With its earth tone saturated logo and green, outdoorsy background accentuated with the occasional bunch of flowers and grass, the all new Coca Cola product screams “natural” to consumers. But what does the beverage company’s consumers actually hear?
Treehugger shines the spotlight on Coca Cola’s latest product launch, the ‘natural’ Coca Cola Life. The product was launched in Argentina last June. Coca Cola Life is in essence a low-calorie version of the regular Coke, containing only 36kcal per 200 ml – a 60% reduction compared to the original. Instead of high-fructose corn syrup, the low-calorie drink is made with a mix of sugar and stevia-based sweetener substitute.
Its green image doesn’t end with the drink inside, however. Coca Cola Life is marketed in the award winning Plantbottle. The plant-based bottle is made with 30% plant material and is fully recyclable.
Furthermore, the new product is encased in ‘antique’ wooden bottle cases, putting the final touch on the whole nature scene.
In Coca Cola Life’s website, visitors are greeted by a product video put up on a wooden signboard with a green vine climbing over it. The whole page is presented against a sunny background of green grass and foliage. But does a healthier drink (compared to the classic version) marketed in a more eco-friendly packaging actually translate as a significant contribution to a green lifestyle or is it simply corporate greenwash?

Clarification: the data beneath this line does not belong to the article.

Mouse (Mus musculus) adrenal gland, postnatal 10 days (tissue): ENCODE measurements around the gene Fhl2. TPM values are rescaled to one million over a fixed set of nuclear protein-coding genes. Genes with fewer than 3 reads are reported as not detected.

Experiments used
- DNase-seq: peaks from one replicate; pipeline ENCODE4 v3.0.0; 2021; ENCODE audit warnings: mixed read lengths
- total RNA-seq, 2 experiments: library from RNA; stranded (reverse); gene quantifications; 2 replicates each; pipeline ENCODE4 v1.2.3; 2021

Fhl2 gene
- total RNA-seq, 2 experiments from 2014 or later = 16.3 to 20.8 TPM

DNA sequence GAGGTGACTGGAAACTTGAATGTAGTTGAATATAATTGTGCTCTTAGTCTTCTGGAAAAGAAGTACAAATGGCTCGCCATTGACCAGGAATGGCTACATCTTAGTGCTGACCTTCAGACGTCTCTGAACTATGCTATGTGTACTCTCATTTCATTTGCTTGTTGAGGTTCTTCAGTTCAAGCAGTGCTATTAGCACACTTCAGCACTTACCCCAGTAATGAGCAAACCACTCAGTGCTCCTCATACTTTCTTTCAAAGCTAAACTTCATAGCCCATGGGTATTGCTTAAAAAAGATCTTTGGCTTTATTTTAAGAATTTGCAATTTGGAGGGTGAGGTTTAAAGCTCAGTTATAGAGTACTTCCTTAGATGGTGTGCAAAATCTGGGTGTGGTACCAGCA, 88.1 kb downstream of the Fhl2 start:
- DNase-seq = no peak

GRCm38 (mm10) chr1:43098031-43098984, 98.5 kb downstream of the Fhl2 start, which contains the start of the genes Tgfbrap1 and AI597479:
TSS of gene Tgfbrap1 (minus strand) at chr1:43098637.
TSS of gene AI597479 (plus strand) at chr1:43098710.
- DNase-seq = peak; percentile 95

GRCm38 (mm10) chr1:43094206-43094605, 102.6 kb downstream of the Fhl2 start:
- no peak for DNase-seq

Greenpeace’s criteria of corporate greenwashing might help consumers make up their mind. According to the organization, there are many ways corporations greenwash their products and image. Here are their four criteria:
- Dirty Business – company touts an environmental program or product while remaining polluting or unsustainable in its core business.
- Ad Bluster – diverts attention away from environmental problems by exaggerating environmental achievements through PR campaigns
- Political Spin – advertising ‘green’ commitments while lobbying against pending or current environmental laws
- Compliance with the Law – advertising purported voluntary environmental achievements which are in reality required by the law
Whether or not Coca Cola is guilty of one or more of these greenwashing criteria is for its consumers to find out and decide. It is in the consumers’ power to support or condemn the new product launch with their purchasing power. What seems to be clear, what with its efforts and a 51-page report on company sustainability, is Coca Cola’s concerted efforts to remake itself as a green company if only in the eyes of its consumers.
But as Treehugger points out, annoying as it may seem to see a major brand tout imageries of green living, it is a sign that corporate giants are feeling the pressure for a more sustainable economy and a healthier society. If they see that as a business opportunity they might as well use it as an incentive to clean up their act – manufacture and use greener plastics, market less caloric and sugar drinks, and promote sustainable practices in their workplaces.
What do you think about Coca Cola’s green-hued makeover with the new Coca Cola Life? Let us know in the comments below.